Vintage Interviews (Featuring Behind-The-Scenes Footage) With Writer/Director William Peter Blatty, George C. Scott, Jason Miller, Ed Flanders, Grand L. Bush, Executive Producer James G. Robinson, Production Designer Leslie Dilley, Larry King And C. Everett Koop
Theatrical Trailers
TV Spots
Photo Galleries

DISC TWO: Legion (Original Director's Cut) 105 minutes
NEW Audio Interview With Writer/Director William Peter Blatty
NEW A "Wonderfull" Time – Interviews With Producer Carter DeHaven, Actors Clifford David And Tracy Thorne And Production Assistant Kara Reidy
NEW Signs Of The Gemini – An Interview With Brad Dourif
NEW The Devil In The Details – Interview With Production Designer Leslie Dilley, Assistant Designer Daren Dochterman And Illustrator Simon Murton
NEW Music For A Padded Cell – An Interview With Composer Barry DeVorzon
NEW All This Bleeding – A Look At The Re-shoot And Makeup Effects With Production Manager Ronald Colby, Editor Todd Ramsay, Effects Artists William Forsche, Mike Smithson, Brian Wade And Actor/Body Double Charles Powell



Criterion Collection led the pack on making the artwork so killer, you're going to buy the film whether you've seen it or not. They started the trend Scream/Shout! and many others followed, which is helping keep physical product alive.  Criterion stacks extra features for each release iTunes can't touch because some are physical -- essays written by prolific film historians or the director himself. 

Take a look at Luis García Berlanga's THE EXECUTIONER. No giant famous faces on the cover you find on most U.S. releases. Criterion figured out people don't browse video stores a long time ago. (In fairness, I owe a lot to Blockbuster. Most cult hits and olds films I've seen are because of this place.) There are some video stores still around today, but they specialize for a niche audience. 

THE EXECUTIONER (aka NOT ON YOUR LIFE aka EL VERDUGO) is Berlanga's 8th feature and considered in Spain as one as its countries masterpieces. It centers on, you got it, an executioner (played by José Luis Rodríguez), who's reaching the age where his old hands losing their grip when it comes to slicing off heads. He's got two things on his mind: who's going to take over his killer job, and will anyone marry his daughter -- currently his profession scares all the boys away from the yard. He's worried she'll grow old and alone.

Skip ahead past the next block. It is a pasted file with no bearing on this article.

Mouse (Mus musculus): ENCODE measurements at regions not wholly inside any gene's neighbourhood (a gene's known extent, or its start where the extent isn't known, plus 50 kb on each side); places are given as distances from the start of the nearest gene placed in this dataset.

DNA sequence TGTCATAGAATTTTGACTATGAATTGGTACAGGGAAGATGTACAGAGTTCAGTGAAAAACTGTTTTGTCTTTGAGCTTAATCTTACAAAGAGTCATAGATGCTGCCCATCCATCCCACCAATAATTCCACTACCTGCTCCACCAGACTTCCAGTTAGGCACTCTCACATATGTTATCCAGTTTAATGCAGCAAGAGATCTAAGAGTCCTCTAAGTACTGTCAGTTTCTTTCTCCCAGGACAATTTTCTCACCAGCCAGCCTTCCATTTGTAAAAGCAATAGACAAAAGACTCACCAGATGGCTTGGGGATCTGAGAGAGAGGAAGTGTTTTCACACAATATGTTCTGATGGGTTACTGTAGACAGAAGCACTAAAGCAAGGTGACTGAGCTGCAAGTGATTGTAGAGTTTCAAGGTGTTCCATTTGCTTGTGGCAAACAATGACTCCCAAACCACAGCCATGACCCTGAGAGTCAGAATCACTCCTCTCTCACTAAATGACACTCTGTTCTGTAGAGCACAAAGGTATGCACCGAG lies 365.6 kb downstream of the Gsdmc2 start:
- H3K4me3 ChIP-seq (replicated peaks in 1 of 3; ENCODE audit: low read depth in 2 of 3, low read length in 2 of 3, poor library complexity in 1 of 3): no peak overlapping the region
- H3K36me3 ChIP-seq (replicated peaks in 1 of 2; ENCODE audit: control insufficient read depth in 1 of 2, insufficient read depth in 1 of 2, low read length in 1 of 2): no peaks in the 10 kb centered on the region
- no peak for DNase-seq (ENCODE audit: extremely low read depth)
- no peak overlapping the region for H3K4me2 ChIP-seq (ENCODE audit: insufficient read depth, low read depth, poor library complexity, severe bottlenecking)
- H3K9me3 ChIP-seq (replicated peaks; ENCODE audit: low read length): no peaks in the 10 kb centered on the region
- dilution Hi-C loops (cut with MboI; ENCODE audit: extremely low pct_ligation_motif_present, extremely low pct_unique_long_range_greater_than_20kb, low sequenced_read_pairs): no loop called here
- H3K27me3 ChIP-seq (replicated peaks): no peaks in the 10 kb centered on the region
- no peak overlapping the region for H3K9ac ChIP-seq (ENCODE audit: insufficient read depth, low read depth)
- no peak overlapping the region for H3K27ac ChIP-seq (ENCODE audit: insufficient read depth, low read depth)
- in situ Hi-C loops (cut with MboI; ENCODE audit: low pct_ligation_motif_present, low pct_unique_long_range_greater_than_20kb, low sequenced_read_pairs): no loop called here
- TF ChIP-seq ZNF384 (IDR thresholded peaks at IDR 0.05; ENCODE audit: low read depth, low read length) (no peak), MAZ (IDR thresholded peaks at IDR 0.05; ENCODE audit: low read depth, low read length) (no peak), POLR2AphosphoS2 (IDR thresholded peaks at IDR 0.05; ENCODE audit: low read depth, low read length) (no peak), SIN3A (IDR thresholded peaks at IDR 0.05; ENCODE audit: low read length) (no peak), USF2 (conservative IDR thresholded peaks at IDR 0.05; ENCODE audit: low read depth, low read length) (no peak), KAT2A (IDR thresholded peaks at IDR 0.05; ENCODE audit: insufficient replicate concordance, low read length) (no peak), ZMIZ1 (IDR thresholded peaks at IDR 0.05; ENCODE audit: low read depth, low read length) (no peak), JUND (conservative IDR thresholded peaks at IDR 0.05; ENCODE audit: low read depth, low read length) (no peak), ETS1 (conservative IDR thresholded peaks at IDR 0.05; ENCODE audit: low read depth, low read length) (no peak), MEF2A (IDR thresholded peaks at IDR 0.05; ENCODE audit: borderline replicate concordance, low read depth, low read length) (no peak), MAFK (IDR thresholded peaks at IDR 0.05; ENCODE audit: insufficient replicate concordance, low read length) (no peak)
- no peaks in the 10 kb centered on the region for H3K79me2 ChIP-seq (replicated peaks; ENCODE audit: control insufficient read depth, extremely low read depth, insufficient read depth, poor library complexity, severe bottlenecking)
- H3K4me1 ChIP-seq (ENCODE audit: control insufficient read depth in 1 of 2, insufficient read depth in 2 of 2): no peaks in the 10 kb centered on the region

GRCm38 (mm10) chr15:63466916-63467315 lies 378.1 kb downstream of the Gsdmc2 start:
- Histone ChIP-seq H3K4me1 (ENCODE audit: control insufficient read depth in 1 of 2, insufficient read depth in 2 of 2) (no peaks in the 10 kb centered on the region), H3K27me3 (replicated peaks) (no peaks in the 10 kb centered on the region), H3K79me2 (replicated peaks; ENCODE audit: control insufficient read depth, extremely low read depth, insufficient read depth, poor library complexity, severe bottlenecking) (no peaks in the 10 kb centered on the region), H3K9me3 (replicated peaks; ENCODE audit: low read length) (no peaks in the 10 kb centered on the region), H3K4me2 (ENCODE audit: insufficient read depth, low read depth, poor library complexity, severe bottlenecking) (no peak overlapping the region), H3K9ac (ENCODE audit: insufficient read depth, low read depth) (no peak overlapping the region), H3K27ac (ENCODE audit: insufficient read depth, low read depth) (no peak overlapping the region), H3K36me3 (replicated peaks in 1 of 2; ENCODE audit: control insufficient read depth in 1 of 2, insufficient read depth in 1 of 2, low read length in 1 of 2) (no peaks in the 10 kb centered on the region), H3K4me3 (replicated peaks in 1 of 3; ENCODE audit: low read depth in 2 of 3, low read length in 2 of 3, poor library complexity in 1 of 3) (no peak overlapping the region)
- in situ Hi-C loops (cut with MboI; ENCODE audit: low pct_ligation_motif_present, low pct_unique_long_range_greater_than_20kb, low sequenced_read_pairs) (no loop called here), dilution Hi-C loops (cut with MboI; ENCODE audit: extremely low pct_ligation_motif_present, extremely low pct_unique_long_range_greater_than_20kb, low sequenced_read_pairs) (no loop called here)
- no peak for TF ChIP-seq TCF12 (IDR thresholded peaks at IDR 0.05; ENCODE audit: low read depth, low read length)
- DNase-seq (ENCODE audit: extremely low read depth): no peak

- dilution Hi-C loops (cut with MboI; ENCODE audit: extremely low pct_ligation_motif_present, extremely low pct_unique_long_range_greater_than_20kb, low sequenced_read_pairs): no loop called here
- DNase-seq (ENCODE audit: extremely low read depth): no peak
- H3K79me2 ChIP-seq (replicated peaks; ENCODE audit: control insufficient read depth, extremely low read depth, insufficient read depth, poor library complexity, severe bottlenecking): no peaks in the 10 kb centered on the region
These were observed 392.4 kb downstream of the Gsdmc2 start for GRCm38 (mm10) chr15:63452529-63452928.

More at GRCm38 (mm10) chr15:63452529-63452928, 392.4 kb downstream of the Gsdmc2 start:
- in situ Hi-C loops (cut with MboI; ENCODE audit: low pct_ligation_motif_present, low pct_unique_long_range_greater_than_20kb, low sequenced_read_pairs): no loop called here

Not in this story. The town's undertaker (mortician/funeral director) comes into the picture and is burdened with the adversity as the daughter -- no father wants to give their daughter away in this line of work.

THE EXECUTIONER cuts deeper than being just a story of replacement and finding a man for his daughter to marry. It's about broken dreams of finding in peace that you'll never achieve them. Sounds  sad as weeping willow but Berlanga does a terrific job bringing in black comedy sprinkled throughout the film, poking fun at the act of executing a human, and other oddities that come with the job, giving us an abundance of laughs at the seriousness of death. A great title to add to Criterion. 

Special Features:
New, restored 4K digital transfer, with uncompressed monaural soundtrack on the Blu-ray
New interview with filmmaker Pedro Almodóvar
New program on director Luis García Berlanga, featuring interviews with his son José Luis Berlanga; film critic Carlos F. Heredero; writers Fernando R. Lafuente and Bernardo Sánchez Salas; and director of the Berlanga Film Museum Rafael Maluenda
Spanish television program from 2012 on The Executioner, featuring archival interviews with Berlanga
New English subtitle translation
PLUS: An essay by film critic David Cairns